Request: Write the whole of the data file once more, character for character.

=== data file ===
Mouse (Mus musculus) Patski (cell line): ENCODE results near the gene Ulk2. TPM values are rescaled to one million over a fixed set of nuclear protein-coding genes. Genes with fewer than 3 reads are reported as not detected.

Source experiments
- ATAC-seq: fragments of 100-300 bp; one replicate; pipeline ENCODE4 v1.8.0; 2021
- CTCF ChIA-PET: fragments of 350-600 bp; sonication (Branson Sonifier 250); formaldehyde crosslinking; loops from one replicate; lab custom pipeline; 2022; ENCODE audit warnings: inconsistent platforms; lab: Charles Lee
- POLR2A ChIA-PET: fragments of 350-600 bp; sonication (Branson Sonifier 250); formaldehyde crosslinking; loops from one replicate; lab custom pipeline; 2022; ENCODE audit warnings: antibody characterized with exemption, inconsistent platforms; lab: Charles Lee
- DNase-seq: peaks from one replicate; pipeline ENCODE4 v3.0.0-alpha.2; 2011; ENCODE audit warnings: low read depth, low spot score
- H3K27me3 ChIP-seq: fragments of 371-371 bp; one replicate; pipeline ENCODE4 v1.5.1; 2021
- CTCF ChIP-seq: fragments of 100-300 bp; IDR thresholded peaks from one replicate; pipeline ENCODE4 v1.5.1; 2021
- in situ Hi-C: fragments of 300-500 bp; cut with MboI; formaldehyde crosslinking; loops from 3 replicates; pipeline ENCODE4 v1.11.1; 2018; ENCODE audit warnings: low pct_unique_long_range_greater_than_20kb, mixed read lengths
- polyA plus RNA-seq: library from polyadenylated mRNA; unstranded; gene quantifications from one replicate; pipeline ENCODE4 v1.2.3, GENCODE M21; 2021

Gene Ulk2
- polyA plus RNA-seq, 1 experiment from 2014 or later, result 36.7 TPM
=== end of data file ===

Mouse (Mus musculus) Patski (cell line): ENCODE results near the gene Ulk2. TPM values are rescaled to one million over a fixed set of nuclear protein-coding genes. Genes with fewer than 3 reads are reported as not detected.

Source experiments
- ATAC-seq: fragments of 100-300 bp; one replicate; pipeline ENCODE4 v1.8.0; 2021
- CTCF ChIA-PET: fragments of 350-600 bp; sonication (Branson Sonifier 250); formaldehyde crosslinking; loops from one replicate; lab custom pipeline; 2022; ENCODE audit warnings: inconsistent platforms; lab: Charles Lee
- POLR2A ChIA-PET: fragments of 350-600 bp; sonication (Branson Sonifier 250); formaldehyde crosslinking; loops from one replicate; lab custom pipeline; 2022; ENCODE audit warnings: antibody characterized with exemption, inconsistent platforms; lab: Charles Lee
- DNase-seq: peaks from one replicate; pipeline ENCODE4 v3.0.0-alpha.2; 2011; ENCODE audit warnings: low read depth, low spot score
- H3K27me3 ChIP-seq: fragments of 371-371 bp; one replicate; pipeline ENCODE4 v1.5.1; 2021
- CTCF ChIP-seq: fragments of 100-300 bp; IDR thresholded peaks from one replicate; pipeline ENCODE4 v1.5.1; 2021
- in situ Hi-C: fragments of 300-500 bp; cut with MboI; formaldehyde crosslinking; loops from 3 replicates; pipeline ENCODE4 v1.11.1; 2018; ENCODE audit warnings: low pct_unique_long_range_greater_than_20kb, mixed read lengths
- polyA plus RNA-seq: library from polyadenylated mRNA; unstranded; gene quantifications from one replicate; pipeline ENCODE4 v1.2.3, GENCODE M21; 2021

Gene Ulk2
- polyA plus RNA-seq, 1 experiment from 2014 or later, result 36.7 TPM